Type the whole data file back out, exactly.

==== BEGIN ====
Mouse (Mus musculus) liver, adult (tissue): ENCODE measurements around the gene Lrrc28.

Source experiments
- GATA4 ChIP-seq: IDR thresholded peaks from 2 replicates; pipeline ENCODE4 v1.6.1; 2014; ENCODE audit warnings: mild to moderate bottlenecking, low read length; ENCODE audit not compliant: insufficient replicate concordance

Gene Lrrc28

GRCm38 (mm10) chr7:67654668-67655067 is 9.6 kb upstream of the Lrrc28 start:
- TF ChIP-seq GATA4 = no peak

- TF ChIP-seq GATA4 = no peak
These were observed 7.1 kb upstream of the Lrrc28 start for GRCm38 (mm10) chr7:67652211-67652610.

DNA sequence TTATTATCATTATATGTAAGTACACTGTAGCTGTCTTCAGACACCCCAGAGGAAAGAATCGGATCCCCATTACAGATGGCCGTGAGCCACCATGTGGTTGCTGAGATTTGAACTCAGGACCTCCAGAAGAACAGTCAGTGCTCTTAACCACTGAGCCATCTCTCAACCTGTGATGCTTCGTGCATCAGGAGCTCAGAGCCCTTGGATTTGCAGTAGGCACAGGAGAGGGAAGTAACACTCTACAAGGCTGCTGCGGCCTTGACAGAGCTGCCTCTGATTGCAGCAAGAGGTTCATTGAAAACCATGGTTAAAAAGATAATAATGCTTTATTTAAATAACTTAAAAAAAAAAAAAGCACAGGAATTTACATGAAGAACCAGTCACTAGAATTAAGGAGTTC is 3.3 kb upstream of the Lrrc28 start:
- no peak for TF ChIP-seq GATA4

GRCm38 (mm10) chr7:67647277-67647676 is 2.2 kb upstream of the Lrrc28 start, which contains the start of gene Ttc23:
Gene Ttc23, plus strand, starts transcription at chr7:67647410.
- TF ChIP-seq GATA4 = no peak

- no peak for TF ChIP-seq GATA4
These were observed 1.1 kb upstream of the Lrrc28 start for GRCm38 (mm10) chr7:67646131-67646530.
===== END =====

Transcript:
Mouse (Mus musculus) liver, adult (tissue): ENCODE measurements around the gene Lrrc28.

Source experiments
- GATA4 ChIP-seq: IDR thresholded peaks from 2 replicates; pipeline ENCODE4 v1.6.1; 2014; ENCODE audit warnings: mild to moderate bottlenecking, low read length; ENCODE audit not compliant: insufficient replicate concordance

Gene Lrrc28

GRCm38 (mm10) chr7:67654668-67655067 is 9.6 kb upstream of the Lrrc28 start:
- TF ChIP-seq GATA4 = no peak

- TF ChIP-seq GATA4 = no peak
These were observed 7.1 kb upstream of the Lrrc28 start for GRCm38 (mm10) chr7:67652211-67652610.

DNA sequence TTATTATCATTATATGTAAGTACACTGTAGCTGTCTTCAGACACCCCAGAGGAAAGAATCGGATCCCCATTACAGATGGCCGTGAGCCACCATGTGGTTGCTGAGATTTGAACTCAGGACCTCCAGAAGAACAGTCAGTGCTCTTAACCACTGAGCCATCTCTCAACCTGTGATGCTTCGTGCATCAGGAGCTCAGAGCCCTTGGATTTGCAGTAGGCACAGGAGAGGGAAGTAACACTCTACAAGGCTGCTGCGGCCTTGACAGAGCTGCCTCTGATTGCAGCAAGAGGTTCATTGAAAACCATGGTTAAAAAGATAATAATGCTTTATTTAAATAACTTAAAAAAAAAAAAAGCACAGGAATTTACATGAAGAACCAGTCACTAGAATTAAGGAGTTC is 3.3 kb upstream of the Lrrc28 start:
- no peak for TF ChIP-seq GATA4

GRCm38 (mm10) chr7:67647277-67647676 is 2.2 kb upstream of the Lrrc28 start, which contains the start of gene Ttc23:
Gene Ttc23, plus strand, starts transcription at chr7:67647410.
- TF ChIP-seq GATA4 = no peak

- no peak for TF ChIP-seq GATA4
These were observed 1.1 kb upstream of the Lrrc28 start for GRCm38 (mm10) chr7:67646131-67646530.